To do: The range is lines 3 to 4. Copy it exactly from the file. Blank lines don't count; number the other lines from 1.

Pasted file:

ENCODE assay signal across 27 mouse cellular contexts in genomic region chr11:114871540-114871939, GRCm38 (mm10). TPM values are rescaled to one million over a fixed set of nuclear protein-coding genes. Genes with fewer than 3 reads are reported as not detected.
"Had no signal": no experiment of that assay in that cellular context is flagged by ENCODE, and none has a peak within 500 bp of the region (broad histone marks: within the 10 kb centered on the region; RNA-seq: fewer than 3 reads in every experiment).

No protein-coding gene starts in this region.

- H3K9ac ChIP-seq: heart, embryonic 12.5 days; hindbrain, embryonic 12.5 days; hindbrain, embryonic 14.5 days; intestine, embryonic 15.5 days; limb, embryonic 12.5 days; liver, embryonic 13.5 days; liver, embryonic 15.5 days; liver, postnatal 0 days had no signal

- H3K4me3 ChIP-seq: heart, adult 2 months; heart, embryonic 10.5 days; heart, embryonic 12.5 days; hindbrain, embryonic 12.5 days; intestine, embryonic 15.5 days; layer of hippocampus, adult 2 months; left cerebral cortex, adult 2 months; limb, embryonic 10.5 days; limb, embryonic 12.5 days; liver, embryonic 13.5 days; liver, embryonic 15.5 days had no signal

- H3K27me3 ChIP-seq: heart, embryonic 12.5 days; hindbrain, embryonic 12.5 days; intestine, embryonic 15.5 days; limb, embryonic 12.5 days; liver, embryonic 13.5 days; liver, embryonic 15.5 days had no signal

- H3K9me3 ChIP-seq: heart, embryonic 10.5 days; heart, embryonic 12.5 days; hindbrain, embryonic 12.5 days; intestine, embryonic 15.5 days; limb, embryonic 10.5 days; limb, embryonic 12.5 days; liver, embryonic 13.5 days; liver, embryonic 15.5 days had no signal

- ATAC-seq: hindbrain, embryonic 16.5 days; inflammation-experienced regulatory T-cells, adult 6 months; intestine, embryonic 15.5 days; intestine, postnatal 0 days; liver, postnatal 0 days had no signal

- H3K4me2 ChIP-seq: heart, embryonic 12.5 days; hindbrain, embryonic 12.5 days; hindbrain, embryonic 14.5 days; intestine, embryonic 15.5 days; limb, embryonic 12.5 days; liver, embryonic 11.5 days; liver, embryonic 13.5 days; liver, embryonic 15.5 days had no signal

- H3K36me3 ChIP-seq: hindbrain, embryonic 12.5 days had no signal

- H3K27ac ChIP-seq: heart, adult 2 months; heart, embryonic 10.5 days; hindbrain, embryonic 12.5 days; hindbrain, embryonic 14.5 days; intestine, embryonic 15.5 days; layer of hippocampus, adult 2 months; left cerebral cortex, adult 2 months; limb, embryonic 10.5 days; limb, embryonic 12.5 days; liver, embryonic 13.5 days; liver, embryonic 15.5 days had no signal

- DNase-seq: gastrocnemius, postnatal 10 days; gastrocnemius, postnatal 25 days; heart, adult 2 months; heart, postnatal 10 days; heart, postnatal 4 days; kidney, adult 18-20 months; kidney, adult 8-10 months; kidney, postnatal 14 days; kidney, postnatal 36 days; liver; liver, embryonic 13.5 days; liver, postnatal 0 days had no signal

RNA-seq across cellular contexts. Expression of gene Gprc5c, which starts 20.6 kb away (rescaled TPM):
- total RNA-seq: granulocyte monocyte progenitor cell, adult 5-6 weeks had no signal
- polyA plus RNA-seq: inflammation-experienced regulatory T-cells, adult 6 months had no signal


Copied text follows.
No protein-coding gene starts in this region.

- H3K9ac ChIP-seq: heart, embryonic 12.5 days; hindbrain, embryonic 12.5 days; hindbrain, embryonic 14.5 days; intestine, embryonic 15.5 days; limb, embryonic 12.5 days; liver, embryonic 13.5 days; liver, embryonic 15.5 days; liver, postnatal 0 days had no signal